Senate Republicans block effort to advance $10 billion COVID relief deal
Washington — Republicans in the Senate on Tuesday blocked a measure that would provide an additional $10 billion in COVID-19 relief from moving forward, declining to throw their support behind the bipartisan deal unless Democratic leaders allowed a vote on an immigration-related amendment.
The vote in the evenly divided Senate to clear a procedural hurdle failed 47-52, leaving Democrats well shy of the 60 votes they needed in order for the deal to move forward. The failed vote to begin debate on the $10 billion COVID relief package came one day after Republicans and Democrats announced they had reached an agreement on the supplemental funding for therapeutics, research and vaccines.
The deal was the result of negotiations led by Senate Majority Leader Chuck Schumer and GOP Sen. Mitt Romney of Utah, and came in response to a request by the Biden administration for Congress to urgently provide more money to help the U.S. continue its fight against COVID-19.
The $10 billion is far less than $22.5 billion initially sought by the White House to continue its vaccination and testing efforts and prepare for future variants, and the agreement omitted $5 billion for global efforts to combat COVID-19.
Still, the White House urged Congress to "move promptly" on the package to fund immediate pandemic-related needs. Following the failed vote Tuesday, White House press secretary Jen Psaki called the blockade by Senate Republicans "disappointing" and warned there are "consequences" for Congress failing to approve the additional funding.
"The program that reimbursed doctors, pharmacists and other providers for vaccinating the uninsured had to end today due to a lack of funds. America's supply of monoclonal antibodies that are effective at keeping people out of the hospital will run out as soon as late May. Our test manufacturing capacity will begin ramping down at the end of June," she said, adding the Senate vote is "a step backward for our ability to respond to this virus."
The $10 billion COVID relief bill became ensnared in a dispute between Republicans and Democratic leaders over immigration and border policy, which the GOP is elevating as a key issue ahead of the November midterm elections.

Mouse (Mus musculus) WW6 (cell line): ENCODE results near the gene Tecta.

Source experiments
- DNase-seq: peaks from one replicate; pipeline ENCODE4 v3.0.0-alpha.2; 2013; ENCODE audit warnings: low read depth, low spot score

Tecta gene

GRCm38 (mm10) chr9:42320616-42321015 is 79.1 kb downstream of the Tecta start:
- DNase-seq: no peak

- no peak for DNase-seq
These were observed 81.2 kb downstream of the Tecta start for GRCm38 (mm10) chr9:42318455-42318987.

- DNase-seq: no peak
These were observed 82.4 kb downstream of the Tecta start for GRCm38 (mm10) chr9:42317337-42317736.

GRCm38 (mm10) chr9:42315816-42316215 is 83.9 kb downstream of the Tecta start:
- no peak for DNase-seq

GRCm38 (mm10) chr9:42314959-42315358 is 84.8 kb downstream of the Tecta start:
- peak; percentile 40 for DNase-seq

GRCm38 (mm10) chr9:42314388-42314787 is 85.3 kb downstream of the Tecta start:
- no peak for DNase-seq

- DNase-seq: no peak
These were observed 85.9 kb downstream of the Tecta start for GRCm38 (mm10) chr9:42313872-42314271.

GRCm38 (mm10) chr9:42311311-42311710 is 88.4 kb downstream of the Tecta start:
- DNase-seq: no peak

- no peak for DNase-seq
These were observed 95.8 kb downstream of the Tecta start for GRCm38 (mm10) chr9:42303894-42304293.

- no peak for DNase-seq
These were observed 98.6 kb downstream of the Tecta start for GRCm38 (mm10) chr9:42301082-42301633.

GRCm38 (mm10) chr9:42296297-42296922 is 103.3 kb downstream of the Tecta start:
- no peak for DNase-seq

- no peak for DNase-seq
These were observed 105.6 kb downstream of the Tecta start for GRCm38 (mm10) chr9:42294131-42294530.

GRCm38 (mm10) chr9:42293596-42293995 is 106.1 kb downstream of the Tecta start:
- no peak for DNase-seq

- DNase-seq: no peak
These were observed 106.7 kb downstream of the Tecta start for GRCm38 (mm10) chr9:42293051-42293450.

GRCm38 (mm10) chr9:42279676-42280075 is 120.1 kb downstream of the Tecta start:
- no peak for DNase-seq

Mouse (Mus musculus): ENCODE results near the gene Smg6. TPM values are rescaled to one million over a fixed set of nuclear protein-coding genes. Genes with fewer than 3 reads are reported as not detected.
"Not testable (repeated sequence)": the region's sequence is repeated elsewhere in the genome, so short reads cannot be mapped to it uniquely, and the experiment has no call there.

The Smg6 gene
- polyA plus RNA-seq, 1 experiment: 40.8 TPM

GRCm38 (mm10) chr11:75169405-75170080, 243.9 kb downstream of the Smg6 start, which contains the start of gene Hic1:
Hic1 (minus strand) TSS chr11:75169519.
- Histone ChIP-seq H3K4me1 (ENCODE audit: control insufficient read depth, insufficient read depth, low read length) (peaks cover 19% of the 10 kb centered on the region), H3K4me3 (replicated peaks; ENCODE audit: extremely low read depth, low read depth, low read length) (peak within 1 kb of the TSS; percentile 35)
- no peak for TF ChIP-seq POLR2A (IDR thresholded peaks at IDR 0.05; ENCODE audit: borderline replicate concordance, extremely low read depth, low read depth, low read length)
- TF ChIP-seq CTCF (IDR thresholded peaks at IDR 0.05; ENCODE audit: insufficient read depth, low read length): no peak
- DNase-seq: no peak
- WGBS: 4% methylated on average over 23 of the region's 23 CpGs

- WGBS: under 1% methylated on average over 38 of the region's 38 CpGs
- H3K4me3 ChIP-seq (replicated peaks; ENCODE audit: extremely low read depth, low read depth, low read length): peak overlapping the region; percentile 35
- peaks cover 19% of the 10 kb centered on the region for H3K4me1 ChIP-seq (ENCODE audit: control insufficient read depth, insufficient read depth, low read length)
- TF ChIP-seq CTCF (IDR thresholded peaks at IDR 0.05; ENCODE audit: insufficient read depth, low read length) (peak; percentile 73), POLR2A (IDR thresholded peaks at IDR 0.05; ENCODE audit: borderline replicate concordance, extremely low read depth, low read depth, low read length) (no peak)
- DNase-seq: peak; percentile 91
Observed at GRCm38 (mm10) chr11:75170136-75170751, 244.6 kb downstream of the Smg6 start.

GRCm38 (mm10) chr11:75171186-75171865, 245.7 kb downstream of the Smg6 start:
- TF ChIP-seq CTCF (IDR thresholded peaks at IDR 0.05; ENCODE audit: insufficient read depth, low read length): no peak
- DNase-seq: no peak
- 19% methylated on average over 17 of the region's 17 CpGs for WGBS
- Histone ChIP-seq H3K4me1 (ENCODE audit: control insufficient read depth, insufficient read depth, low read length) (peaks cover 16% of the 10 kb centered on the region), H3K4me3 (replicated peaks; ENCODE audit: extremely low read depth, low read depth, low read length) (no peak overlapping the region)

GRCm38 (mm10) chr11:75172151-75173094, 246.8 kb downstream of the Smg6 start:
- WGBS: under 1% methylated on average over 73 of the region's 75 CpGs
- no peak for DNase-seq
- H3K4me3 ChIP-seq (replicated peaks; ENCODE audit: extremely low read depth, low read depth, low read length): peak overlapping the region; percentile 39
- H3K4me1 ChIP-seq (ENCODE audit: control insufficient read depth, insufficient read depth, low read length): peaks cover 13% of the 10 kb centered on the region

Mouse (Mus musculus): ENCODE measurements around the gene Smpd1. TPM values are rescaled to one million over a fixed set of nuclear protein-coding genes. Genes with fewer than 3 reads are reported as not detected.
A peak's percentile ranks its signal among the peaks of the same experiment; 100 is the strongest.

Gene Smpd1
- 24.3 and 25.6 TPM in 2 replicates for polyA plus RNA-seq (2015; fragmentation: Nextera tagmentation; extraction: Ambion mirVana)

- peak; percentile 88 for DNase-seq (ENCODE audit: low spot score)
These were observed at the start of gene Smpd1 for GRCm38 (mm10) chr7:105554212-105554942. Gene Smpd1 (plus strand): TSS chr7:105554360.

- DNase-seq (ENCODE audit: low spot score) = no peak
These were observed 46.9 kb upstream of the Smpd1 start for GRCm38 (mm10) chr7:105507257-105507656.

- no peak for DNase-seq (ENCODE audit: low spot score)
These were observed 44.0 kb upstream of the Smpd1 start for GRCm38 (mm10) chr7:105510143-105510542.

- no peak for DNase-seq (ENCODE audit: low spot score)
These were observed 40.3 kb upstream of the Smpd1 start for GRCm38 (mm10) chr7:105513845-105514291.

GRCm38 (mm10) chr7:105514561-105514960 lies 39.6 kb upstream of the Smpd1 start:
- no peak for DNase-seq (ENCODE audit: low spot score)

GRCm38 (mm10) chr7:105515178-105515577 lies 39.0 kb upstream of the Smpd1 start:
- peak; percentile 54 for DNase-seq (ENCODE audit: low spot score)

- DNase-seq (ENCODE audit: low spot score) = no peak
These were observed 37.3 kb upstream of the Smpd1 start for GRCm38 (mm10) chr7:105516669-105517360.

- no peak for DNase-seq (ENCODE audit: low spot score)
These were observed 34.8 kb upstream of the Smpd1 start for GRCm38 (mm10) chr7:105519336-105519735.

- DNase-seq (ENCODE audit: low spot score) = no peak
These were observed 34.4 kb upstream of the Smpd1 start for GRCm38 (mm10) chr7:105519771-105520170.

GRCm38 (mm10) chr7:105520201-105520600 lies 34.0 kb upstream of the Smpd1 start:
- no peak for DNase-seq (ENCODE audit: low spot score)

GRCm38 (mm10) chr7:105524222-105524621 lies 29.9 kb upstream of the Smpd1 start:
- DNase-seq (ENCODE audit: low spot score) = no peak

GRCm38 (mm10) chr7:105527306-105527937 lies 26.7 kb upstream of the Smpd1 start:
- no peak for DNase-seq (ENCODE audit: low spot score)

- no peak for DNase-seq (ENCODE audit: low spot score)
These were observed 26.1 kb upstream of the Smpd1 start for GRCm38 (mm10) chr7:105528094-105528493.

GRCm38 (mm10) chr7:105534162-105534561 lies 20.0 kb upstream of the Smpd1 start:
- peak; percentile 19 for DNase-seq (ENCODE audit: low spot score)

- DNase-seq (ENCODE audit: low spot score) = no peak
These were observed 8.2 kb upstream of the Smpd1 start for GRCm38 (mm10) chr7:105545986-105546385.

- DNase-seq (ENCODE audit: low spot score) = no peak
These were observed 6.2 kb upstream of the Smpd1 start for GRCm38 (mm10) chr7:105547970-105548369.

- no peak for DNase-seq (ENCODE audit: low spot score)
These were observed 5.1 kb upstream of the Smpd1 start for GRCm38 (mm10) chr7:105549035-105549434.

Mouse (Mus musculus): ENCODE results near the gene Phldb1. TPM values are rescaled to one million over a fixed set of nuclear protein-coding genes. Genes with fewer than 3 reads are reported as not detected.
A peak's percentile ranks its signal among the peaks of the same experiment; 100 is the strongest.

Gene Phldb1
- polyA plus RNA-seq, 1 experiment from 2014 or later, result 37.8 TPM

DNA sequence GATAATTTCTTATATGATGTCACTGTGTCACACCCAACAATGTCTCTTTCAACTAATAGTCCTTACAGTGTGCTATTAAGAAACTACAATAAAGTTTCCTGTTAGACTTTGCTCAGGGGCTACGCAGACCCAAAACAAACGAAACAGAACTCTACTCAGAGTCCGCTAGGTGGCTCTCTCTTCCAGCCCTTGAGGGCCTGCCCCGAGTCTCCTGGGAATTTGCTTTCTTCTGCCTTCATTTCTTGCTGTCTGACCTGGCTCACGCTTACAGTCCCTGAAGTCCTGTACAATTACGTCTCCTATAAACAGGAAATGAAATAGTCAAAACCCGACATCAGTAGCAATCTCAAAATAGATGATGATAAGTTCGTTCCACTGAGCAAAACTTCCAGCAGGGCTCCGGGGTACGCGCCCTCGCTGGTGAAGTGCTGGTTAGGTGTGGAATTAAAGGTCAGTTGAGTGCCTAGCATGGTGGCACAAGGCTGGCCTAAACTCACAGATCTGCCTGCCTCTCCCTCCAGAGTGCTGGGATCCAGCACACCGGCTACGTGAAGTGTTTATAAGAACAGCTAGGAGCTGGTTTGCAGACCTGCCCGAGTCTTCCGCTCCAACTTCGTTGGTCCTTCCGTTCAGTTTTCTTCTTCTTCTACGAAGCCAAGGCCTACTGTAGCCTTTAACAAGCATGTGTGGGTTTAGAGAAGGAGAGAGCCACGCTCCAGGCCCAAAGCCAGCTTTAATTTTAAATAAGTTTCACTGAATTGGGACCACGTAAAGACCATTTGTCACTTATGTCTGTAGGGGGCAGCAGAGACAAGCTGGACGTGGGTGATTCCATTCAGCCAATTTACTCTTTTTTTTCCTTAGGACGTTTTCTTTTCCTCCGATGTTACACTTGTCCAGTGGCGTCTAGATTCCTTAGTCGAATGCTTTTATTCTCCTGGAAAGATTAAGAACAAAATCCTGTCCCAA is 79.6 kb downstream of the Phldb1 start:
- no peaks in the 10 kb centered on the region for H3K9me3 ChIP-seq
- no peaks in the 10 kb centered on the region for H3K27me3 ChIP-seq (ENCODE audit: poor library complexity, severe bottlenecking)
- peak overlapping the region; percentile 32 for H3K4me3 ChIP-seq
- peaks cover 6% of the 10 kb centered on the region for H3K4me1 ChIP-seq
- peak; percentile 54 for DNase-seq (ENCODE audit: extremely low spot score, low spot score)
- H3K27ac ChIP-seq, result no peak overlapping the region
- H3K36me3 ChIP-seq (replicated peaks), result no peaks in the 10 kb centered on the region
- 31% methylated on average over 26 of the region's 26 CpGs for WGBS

GOP senators wanted a vote on an amendment that would prevent Mr. Biden from winding down a Trump-era border restriction known as Title 42 that authorized U.S. border officials to swiftly expel migrants in order to stop the spread of a contagious disease. The Centers for Disease Control and Prevention announced last week it would end the pandemic-era rule because of improving public health conditions, sparking backlash from Republicans and some moderate Democrats who warned the end of Title 42 would lead to chaos at the border.
Senate Minority Leader Mitch McConnell told reporters ahead of the vote Tuesday there would "have to be an amendment on Title 42 in order to move the" COVID relief bill.
"There are several other amendments that we're going to want to offer and so we'll need to enter into some kind of agreement to process these amendments in order to go forward with the bill," he said.
Schumer, though, lambasted Republicans from stopping the funding measure from moving forward, calling the failed vote "devastating" to Americans.
"Vaccines, therapeutics, and testing were negotiated in good faith and they should not be held hostage to extraneous unrelated issues," he said. "This is too important for the health of the American people, but that seems precisely what some Republicans want to do."
Romney, who helped broker the deal on the COVID funding, voted against advancing the measure, telling reporters there are "legitimate amendments to be considered" and senators "need to know what the amendment process is going to be."
While the White House has been pushing Congress to quickly approve the new aid, doing so this week appears difficult. The Senate is aiming to confirm Judge Ketanji Brown Jackson to the Supreme Court before members leave for a two-week recess set to begin Friday, and her confirmation vote could come as soon as Thursday.
"Given the calendar and the fact that we have the Supreme Court nominee hopefully proceeding along, why, it's going to be hard to do both at the same time, but we'll see," Romney said.
Jack Turman contributed to this report.